Preserving the Old
Chowdhury, who presented 26 films of 15 minutes duration,
on Swiss architecture at the Goethe Institut from 4th to
6th May, talked of how the Bangladeshi builders could learn
from the films. Chowdhury said, "Films, books and travels
are elements that inspire architects. The film is about
the type of problems that city authorities often face regarding
making buildings, how architects work within stringent regulations,
and how they manage to come up with interesting solutions.
From these films one learns how one can come up with various
solutions which are interactive with the city, as well as
gives back to the city."
points out that the materials used in Bangladesh are sometimes
different from those used in Europe. In Switzerland, he
gives an example, wood is predominant. "They also use
concrete and brick as we do here. In Bangladesh wood cannot
be used that much due to seasonal changes," he said.
objective for making the films was to create an awareness
of architecture. In Europe general people are exposed to
and are more conversant with films, music and architecture
unlike people in this part of the world. Chowdhury however
believes that given a chance the Dhakaites, particularly
those interested in the art of making buildings, would also
appreciate the films. "The films are technical but
they have a universal appeal at the same time. There are
a good number of people, who are not architects by profession,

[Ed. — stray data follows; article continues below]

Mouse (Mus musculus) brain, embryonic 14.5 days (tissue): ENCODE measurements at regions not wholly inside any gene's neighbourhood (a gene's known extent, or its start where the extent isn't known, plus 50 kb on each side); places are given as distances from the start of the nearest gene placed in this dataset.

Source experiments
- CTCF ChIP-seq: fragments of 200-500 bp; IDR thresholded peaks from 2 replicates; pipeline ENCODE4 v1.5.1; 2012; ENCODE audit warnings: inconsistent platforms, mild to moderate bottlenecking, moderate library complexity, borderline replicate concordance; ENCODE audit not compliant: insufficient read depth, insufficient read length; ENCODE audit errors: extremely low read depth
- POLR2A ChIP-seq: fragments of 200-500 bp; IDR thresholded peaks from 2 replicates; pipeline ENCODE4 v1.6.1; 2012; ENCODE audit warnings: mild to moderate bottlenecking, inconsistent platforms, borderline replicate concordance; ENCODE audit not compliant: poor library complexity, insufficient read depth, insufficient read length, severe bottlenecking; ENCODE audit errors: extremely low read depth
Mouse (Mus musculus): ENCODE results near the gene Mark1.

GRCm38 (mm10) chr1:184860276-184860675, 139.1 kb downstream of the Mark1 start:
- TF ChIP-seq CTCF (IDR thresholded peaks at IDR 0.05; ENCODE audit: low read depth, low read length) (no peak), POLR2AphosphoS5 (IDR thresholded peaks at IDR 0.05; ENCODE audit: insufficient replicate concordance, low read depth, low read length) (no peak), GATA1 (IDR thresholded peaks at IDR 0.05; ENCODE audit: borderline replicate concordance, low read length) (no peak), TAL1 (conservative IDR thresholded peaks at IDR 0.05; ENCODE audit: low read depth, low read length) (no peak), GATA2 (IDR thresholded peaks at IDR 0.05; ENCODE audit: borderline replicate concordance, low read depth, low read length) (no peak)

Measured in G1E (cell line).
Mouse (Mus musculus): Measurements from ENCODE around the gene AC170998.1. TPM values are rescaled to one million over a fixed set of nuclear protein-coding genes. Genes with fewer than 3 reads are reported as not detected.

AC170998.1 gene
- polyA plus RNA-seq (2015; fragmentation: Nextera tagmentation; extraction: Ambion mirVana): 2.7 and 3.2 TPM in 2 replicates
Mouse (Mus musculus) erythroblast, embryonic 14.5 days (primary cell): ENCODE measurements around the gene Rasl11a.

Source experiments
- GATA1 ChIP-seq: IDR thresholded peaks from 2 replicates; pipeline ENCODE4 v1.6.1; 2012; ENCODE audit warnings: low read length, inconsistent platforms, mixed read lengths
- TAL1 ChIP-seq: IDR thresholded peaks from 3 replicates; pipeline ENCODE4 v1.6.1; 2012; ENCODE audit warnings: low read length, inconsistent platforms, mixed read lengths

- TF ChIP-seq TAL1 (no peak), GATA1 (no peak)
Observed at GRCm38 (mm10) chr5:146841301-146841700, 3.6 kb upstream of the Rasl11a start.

but are interested in how buildings are made. Besides, since
ordinary people have limited access to books on architecture,
films can be a good option for them," he adds.
films give the viewers an opportunity to go beyond the confines
of Bangladesh and there they can see beautiful, neat and
useful homes, offices and schools. A land owner or a person
interested in buying an apartment or building a house would
find these films interesting and informative. Through the
films, Chowdhury believes, not only can we bring in new
ideas from overseas, but export our own culture in arts
and architecture abroad. Thus the films prepare a more mature
clientele and architects can work with them in a more fruitful
way, creating a better-built environment in general.
if he felt that the buildings in Europe are better planned
as there the governments are actively involved in urban
planning, Chowdhury answered in the affirmative, but the
stringent rules don't stop the architects from coming up
with creative, beautiful and imaginative constructions.
On the River Tames alone, he said, there are 27 approving
authorities. There have been instances, he said, where the
city authorities have opened up possibilities to relax some
of the regulations. Europe, says Chowdhury, has preserved
the past and gone ahead with experimentation. "This
interesting blend of things gives us in the East something
to learn from, as we are not preserving our built heritage.
Dhaka city we know today is not what we knew ten years ago.
We keep losing our urban centres and land marks; and now
we think that change is good, in the sense that we have
become modern. A change is good but in a limited way. In
Europe we see the possibilities of preserving old, coveted
architecture while adding on newly planned buildings,"
then dwells on the need for preservation of old buildings
in Bangladesh. Buildings of great architectural values like
Nawab Bari, Boro Katra and Rup Lal House are being allowed
to decay. The fabric of Old Dhaka is not being preserved
as high rise buildings are mushrooming hither and thither.
Even the Parliament building has been undergoing changes
that are not sympathetic to the original design. In Paharpur
the old terracotta relief work have been removed and replaced
by replicas. Relics from the monuments of Moinamati are
being sold to foreigners in the bazaars in Gulshan and Bonani.
Laws and regulations are there, but they are not being enforced.
People have to be made aware of how important it is to preserve
our heritage along with creating new designs," he says.